Notice how the LEO's refer to these 5th-grade children as "actors" and "male juvenile". Why don't they just call them children? Does it stir emotion and personify these subjective humans too much? Give me a break. With each passing day, more and more of this kind of garbage occurs in our ever-increasing police state which, in turn, increases the odds of it happening in YOUR town.
By Lily Dane
29 October 2013
An 11-year-old boy was bitten by a police dog during a simulated drug raid demonstration in Brazil, Indiana last week.
The boy suffered puncture wounds to his calf when Max, the K-9 officer, bit him during a mock drug search presentation.
Judge J. Blaine Akers arranged for K-9 teams to carry out a simulated drug raid for a group of fifth-graders as part of a Red Ribbon Awareness week kick-off event at the Clay County Courthouse.
According to The Brazil Times:
Brazil Police Chief Clint McQueen said a very small amount of illegal drugs were hidden on one of the juveniles to show how the dogs can find even the smallest trace of an illegal substance. He added all this was done “under exclusive control and supervision of members of the court and law enforcement.”
Apparently the children were advised to “stay still” while the dogs sniffed them. The officer’s report explains why he thinks Max decided to take a bite out of one of the children:
“As I got closer to the actors, Max began searching the juveniles. The first male juvenile began moving his legs around as Max searched him. When the male began moving his legs, (this is what) I believe prompted Max’s action to bite the male juvenile on the left calf.”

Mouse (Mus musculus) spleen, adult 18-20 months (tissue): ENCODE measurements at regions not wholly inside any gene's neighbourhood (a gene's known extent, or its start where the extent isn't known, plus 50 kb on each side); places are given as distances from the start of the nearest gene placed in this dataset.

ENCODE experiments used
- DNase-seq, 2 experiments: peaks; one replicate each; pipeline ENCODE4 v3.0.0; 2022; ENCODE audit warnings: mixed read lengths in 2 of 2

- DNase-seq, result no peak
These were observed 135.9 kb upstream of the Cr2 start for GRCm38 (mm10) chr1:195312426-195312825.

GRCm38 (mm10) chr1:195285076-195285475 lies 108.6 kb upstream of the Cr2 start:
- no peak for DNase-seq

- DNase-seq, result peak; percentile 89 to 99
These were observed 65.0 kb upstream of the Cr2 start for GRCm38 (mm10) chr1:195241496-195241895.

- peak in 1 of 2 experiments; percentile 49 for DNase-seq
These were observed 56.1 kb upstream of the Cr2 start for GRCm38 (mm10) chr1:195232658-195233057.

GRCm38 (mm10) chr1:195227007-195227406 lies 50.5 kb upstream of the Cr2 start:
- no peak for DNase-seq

Max responded to the officer’s release command, and the victim was transported to St. Vincent Clay Hospital by ambulance.
Four scenarios were carried out that day. The bite occurred during the third.
This means that the last scenario was carried out AFTER the boy was bitten and transported to the hospital.
Why was a simulated drug raid with narcotics planted on child “actors” who would then be sniffed by K-9s considered a good idea?
Max is on leave from police work until tests from a veterinarian are completed.
What would have been Max’s fate if he wasn’t a police dog? Officers have killed citizens’ dogs for less.
McQueen said the scenario was conducted “under exclusive control and supervision of members of the court and law enforcement.” He added “It was an unfortunate accident. Wish it hadn’t happened like that but it did. We are trying to evaluate (the incident) to make sure nothing like this happens again.”
How about not planting illegal drugs on schoolchildren and then allowing dogs to sniff them?
This type of “educational” activity seems to be part of the disturbing trend of police state indoctrination that is occurring with growing frequency in public schools.
Perhaps the children learned a valuable lesson that day after all – that law enforcement doesn’t always look out for our best interests and can’t always be trusted.
Delivered by The Daily Sheeple
Contributed by Lily Dane of The Daily Sheeple.
Lily Dane is a staff writer for The Daily Sheeple. Her goal is to help people to “Wake the Flock Up!”